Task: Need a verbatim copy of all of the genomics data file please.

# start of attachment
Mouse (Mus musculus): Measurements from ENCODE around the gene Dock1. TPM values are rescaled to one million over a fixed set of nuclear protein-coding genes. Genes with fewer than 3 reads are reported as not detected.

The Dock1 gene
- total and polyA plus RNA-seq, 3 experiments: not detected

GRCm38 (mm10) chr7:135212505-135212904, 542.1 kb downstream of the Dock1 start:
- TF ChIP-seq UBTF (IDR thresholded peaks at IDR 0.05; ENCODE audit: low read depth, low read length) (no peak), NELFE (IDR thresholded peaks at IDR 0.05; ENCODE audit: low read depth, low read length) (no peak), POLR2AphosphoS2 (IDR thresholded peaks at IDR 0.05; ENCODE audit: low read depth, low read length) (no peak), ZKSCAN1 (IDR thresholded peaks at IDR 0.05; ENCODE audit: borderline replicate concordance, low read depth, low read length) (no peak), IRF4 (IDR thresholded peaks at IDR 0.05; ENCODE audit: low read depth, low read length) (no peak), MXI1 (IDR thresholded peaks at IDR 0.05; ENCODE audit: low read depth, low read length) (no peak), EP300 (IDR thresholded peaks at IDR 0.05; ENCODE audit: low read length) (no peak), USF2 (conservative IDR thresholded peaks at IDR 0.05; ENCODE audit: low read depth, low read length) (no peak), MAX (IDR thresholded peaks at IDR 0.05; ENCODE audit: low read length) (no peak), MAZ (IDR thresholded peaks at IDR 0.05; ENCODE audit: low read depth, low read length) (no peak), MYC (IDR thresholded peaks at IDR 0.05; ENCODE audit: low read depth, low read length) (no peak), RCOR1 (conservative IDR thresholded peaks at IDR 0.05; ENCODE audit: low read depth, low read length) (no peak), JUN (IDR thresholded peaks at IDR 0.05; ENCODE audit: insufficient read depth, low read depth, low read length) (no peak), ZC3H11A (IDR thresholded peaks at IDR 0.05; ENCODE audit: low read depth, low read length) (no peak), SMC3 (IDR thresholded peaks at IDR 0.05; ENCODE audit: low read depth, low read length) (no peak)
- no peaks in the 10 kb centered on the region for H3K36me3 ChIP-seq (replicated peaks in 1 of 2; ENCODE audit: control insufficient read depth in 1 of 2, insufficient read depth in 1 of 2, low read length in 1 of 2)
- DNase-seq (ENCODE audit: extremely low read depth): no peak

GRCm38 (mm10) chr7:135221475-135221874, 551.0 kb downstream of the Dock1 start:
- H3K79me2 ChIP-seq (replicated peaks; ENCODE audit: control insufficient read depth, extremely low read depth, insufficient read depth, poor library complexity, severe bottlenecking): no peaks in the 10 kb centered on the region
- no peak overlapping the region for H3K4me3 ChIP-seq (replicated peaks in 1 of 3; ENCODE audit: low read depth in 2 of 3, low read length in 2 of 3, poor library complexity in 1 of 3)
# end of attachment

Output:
Mouse (Mus musculus): Measurements from ENCODE around the gene Dock1. TPM values are rescaled to one million over a fixed set of nuclear protein-coding genes. Genes with fewer than 3 reads are reported as not detected.

The Dock1 gene
- total and polyA plus RNA-seq, 3 experiments: not detected

GRCm38 (mm10) chr7:135212505-135212904, 542.1 kb downstream of the Dock1 start:
- TF ChIP-seq UBTF (IDR thresholded peaks at IDR 0.05; ENCODE audit: low read depth, low read length) (no peak), NELFE (IDR thresholded peaks at IDR 0.05; ENCODE audit: low read depth, low read length) (no peak), POLR2AphosphoS2 (IDR thresholded peaks at IDR 0.05; ENCODE audit: low read depth, low read length) (no peak), ZKSCAN1 (IDR thresholded peaks at IDR 0.05; ENCODE audit: borderline replicate concordance, low read depth, low read length) (no peak), IRF4 (IDR thresholded peaks at IDR 0.05; ENCODE audit: low read depth, low read length) (no peak), MXI1 (IDR thresholded peaks at IDR 0.05; ENCODE audit: low read depth, low read length) (no peak), EP300 (IDR thresholded peaks at IDR 0.05; ENCODE audit: low read length) (no peak), USF2 (conservative IDR thresholded peaks at IDR 0.05; ENCODE audit: low read depth, low read length) (no peak), MAX (IDR thresholded peaks at IDR 0.05; ENCODE audit: low read length) (no peak), MAZ (IDR thresholded peaks at IDR 0.05; ENCODE audit: low read depth, low read length) (no peak), MYC (IDR thresholded peaks at IDR 0.05; ENCODE audit: low read depth, low read length) (no peak), RCOR1 (conservative IDR thresholded peaks at IDR 0.05; ENCODE audit: low read depth, low read length) (no peak), JUN (IDR thresholded peaks at IDR 0.05; ENCODE audit: insufficient read depth, low read depth, low read length) (no peak), ZC3H11A (IDR thresholded peaks at IDR 0.05; ENCODE audit: low read depth, low read length) (no peak), SMC3 (IDR thresholded peaks at IDR 0.05; ENCODE audit: low read depth, low read length) (no peak)
- no peaks in the 10 kb centered on the region for H3K36me3 ChIP-seq (replicated peaks in 1 of 2; ENCODE audit: control insufficient read depth in 1 of 2, insufficient read depth in 1 of 2, low read length in 1 of 2)
- DNase-seq (ENCODE audit: extremely low read depth): no peak

GRCm38 (mm10) chr7:135221475-135221874, 551.0 kb downstream of the Dock1 start:
- H3K79me2 ChIP-seq (replicated peaks; ENCODE audit: control insufficient read depth, extremely low read depth, insufficient read depth, poor library complexity, severe bottlenecking): no peaks in the 10 kb centered on the region
- no peak overlapping the region for H3K4me3 ChIP-seq (replicated peaks in 1 of 3; ENCODE audit: low read depth in 2 of 3, low read length in 2 of 3, poor library complexity in 1 of 3)